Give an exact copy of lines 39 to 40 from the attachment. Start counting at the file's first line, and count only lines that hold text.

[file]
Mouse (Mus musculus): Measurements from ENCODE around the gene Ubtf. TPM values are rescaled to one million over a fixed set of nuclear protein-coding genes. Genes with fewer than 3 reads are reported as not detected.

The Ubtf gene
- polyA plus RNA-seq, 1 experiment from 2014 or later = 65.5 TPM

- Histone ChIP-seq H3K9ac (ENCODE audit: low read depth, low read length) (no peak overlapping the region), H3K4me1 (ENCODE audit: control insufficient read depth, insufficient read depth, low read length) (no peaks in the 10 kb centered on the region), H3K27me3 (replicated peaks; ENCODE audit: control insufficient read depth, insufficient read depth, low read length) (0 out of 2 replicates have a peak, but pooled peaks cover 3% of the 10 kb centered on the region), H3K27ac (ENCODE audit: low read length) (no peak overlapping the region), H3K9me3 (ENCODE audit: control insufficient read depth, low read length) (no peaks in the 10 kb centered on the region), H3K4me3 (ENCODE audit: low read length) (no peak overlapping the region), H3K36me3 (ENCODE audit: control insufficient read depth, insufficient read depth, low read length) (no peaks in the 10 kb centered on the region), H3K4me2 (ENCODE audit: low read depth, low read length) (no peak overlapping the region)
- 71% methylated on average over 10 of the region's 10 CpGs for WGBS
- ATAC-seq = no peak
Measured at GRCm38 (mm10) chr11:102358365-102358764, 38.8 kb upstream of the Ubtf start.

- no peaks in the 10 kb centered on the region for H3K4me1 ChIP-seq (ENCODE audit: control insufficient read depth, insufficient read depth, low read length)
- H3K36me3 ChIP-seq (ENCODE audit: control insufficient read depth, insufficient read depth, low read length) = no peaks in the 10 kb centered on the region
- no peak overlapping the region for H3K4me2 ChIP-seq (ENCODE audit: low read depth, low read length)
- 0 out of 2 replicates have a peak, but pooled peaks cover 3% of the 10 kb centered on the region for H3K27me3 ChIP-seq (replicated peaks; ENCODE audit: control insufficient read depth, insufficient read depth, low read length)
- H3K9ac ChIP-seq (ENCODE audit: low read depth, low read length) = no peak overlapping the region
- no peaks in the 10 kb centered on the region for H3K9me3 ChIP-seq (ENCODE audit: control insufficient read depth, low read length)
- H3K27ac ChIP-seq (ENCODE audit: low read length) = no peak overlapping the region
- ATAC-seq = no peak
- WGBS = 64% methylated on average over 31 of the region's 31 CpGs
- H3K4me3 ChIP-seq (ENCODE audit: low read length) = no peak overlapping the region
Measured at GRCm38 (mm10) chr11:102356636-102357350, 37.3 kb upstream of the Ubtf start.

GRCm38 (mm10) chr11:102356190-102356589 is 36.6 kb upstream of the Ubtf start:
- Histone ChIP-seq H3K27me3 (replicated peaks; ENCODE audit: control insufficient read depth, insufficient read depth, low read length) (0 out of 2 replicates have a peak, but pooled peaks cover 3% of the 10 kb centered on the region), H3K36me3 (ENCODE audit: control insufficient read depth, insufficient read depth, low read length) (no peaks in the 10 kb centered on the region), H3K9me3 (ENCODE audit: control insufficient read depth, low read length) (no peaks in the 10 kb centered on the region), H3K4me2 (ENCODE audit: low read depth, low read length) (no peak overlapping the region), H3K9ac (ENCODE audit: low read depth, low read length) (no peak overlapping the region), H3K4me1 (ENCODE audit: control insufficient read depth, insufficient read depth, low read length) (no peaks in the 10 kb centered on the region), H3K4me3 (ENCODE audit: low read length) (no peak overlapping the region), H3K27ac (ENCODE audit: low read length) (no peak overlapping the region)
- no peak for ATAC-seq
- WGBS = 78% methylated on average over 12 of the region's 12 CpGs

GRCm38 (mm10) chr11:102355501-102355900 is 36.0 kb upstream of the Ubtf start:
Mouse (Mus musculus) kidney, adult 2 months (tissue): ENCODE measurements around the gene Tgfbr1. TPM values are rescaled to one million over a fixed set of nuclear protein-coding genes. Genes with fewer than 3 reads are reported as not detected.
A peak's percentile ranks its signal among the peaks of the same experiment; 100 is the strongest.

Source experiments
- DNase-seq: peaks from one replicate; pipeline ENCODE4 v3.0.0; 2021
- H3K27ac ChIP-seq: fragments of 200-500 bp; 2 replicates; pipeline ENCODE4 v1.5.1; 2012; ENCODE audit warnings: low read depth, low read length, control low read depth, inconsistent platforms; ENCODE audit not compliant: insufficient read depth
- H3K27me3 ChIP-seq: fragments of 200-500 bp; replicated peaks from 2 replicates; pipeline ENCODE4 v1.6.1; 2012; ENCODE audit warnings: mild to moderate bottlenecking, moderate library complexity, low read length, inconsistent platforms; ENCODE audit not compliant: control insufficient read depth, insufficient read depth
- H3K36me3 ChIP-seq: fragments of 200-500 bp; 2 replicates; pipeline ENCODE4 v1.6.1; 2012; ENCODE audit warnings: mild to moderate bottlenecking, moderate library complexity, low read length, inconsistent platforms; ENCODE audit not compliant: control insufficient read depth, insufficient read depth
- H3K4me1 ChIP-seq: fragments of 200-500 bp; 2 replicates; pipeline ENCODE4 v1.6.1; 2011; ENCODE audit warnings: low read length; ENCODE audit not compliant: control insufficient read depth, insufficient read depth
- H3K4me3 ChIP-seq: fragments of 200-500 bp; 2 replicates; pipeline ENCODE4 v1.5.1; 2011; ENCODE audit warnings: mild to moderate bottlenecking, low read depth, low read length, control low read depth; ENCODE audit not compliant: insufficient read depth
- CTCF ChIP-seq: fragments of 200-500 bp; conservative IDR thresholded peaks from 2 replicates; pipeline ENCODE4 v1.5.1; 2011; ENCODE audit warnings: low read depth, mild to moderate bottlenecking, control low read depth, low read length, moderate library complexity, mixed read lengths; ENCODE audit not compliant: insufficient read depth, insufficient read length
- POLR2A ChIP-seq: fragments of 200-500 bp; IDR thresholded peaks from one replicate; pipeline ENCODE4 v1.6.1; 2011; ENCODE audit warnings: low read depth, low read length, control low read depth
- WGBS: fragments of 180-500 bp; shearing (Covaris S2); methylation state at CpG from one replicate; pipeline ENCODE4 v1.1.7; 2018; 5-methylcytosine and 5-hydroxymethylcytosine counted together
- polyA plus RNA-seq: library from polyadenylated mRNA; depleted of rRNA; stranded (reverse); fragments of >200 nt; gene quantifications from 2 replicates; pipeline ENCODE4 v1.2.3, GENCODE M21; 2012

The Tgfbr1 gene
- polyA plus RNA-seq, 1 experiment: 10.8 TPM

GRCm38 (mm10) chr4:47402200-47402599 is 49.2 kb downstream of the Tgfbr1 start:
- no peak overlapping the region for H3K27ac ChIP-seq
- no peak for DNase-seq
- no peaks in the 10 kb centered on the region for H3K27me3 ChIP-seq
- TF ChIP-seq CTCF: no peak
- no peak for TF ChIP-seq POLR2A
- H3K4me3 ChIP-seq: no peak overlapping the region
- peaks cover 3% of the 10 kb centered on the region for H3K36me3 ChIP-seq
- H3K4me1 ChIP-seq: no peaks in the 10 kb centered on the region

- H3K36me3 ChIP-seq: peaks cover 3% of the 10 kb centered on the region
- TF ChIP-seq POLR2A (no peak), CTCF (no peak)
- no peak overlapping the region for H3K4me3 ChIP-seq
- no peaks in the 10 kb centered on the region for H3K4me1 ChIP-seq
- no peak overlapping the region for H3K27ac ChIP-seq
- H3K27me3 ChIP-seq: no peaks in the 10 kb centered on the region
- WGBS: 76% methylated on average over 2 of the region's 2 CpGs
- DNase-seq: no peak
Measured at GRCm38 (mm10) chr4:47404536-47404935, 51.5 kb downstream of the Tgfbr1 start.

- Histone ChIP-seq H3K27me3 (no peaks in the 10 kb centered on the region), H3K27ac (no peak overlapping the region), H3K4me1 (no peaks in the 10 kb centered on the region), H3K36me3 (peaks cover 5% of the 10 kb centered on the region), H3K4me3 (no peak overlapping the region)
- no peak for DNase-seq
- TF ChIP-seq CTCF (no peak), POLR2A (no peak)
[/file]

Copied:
GRCm38 (mm10) chr4:47402200-47402599 is 49.2 kb downstream of the Tgfbr1 start:
- no peak overlapping the region for H3K27ac ChIP-seq